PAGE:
If there’s one word that summed up the concept of Pixar’s Lightyear when it was first announced, it’s confusion. The Disney subsidiary’s 26th animated film is one that can be framed in many ways: it’s a Toy Story spin-off, but one that doesn’t feature the iconic toys; it’s also kind of a semi-prequel, it’s the movie that inspired Buzz Lightyear’s toy series in the Toy Story franchise; and to complicate matters, it’s an in-universe Pixar movie—one utterly adored by Andy, Toy Story’s human protagonist—and then clearly meta in its approach.
– Release cinemas on Friday 17 June
– 26th Pixar Animated Movie
– Focuses on Buzz Lightyear’s origin story
– Buzz voiced by former Marvel star Chris Evans
– Directed by Angus MacLane; produced by Galyn Susman
None of the above, however, detracts from the joyous, intergalactic romp that is Lightyear. Pixar’s latest feature film project is a flying, cosmic action-adventure film that’s as much a celebration of classic sci-fi as it is of the Toy Story series. It’s a bit of a formula at times, but Lightyear’s thrilling action, humor and heart help it shine as one of the brightest stars in the Pixar sky.
To the infinite…
Lightyear tells the story of Buzz Lightyear (voiced by Chris Evans), a Space Ranger who leads humanity’s exploration of the universe before becoming the legendary figure known to the public. However, when a certain mission goes awry, Buzz inadvertently leaves himself, his commander Alisha Hawthorne (Udo Azuba), and his ship’s 1,200-strong crew in a hostile world 4.2 million light-years from Earth.
With the ship’s hyperspeed crystal — the fuel cell that enables intergalactic travel — destroyed after the Buzz ship crashes the ship on the alien-infested planet, he vows to make amends. With the help of the crew’s scientists and his loyal AI cat friend Sox (Peter Sohn), Buzz creates a new experimental hyperspeed crystal with the goal of getting everyone home safely.
However, when Buzz and Sox embark on a test flight to test the crystal’s stability, they unknowingly travel to the same planet they were stranded on, but decades in the future. Desperate to return to the present, Buzz and Sox join forces with an ambitious but inexperienced crew led by Izzy (Keke Palmer), Alisha Hawthorne’s granddaughter, to aid his quest. But with the menacing robot overlord Zurg (James Brolin) leading a rebellion against the descendants of his former team, a conflicted Buzz must choose whether to travel back to the past or continue fighting alongside his newfound friends.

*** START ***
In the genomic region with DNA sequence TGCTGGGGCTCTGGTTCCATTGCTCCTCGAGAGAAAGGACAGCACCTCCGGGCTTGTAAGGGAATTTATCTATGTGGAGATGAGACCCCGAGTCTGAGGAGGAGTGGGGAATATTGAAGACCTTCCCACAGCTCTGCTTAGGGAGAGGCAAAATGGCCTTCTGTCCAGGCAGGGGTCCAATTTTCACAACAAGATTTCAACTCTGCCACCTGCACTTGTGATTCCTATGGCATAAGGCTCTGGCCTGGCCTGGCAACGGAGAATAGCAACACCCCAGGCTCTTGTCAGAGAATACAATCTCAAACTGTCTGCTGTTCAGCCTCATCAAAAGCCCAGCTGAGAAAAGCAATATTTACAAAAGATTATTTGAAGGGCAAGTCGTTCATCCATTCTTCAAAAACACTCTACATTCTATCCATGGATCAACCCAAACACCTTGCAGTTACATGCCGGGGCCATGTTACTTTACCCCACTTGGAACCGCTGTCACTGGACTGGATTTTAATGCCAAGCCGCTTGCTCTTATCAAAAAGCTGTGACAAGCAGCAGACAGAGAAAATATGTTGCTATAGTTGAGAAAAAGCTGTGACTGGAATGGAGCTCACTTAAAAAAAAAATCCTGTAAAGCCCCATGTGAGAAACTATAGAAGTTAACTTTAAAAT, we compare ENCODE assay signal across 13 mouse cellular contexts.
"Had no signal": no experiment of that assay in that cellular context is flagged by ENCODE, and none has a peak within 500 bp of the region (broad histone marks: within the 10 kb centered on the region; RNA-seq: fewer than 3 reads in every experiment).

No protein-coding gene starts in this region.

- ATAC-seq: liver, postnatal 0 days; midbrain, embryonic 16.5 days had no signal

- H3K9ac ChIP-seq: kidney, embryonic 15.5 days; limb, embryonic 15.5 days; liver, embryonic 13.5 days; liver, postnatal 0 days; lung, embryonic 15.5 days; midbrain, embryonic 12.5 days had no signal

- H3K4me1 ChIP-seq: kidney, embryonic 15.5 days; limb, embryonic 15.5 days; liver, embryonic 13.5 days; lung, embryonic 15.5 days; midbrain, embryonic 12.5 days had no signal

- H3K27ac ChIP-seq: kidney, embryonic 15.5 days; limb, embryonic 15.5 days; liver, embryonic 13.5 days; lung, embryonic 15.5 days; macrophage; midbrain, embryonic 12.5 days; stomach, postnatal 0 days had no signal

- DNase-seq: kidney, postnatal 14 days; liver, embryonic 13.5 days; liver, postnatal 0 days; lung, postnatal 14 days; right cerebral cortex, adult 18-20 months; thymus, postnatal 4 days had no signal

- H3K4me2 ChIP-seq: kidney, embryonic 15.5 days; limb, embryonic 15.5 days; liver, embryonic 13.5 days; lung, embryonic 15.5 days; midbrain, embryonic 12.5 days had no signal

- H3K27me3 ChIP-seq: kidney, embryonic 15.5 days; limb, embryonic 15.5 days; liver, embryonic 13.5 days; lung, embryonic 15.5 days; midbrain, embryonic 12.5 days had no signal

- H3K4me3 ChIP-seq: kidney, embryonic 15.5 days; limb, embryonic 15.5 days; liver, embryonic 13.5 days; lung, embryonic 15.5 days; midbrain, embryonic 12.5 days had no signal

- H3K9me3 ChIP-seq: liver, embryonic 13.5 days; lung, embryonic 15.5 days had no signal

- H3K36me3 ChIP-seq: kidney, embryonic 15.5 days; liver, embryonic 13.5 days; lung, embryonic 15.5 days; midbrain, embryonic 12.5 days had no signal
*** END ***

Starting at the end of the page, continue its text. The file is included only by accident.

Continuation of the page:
For a story about a character hurled into the distant future, the casting of former marvel movie star Chris Evans as the titular hero feels like a natural fit. Evans is no stranger to playing a man from the era – after all, he played Steve Rogers/Captain America, a character born in 1918 who steps into the 21st century at the end of Cap’s first solo film. Given the initial furore over his casting — fans were upset that Buzz Allen’s original voice actor wasn’t chosen to portray the character’s “live-action” (in the context of the film) incarnation — there were many who didn’t think Evans was the right person for the job.
Fans with lingering concerns need not worry. Evans delivers a performance that is not only as comical and melodramatic as Allen’s, but also a tribute to the way the latter originally brought Buzz to life. Evans strikes a delicate balance between honoring Allen’s portrayal through his oratorical style, and putting a fresh, nuanced spin on the iconic Space Ranger. This is a Buzz as stoic and uncompromising as Toy Story’s version, but whose humanity is explored more deeply thanks to Evans’ emotional performance.
As great as Evans’ Buzz is, the character is unsurprisingly staged by Sohn’s Sox. Buzz’s robotic feline sidekick is the star of the show, delivering the film’s biggest laugh and charming her way through the 100-minute runtime. Sox’s rapport with Buzz feels natural and is distinguished by his now iconic friendship with Woddy in the Toy Story franchise. Based on its scene-stealing display, expect Sox to be one of the must-have toys this coming Christmas.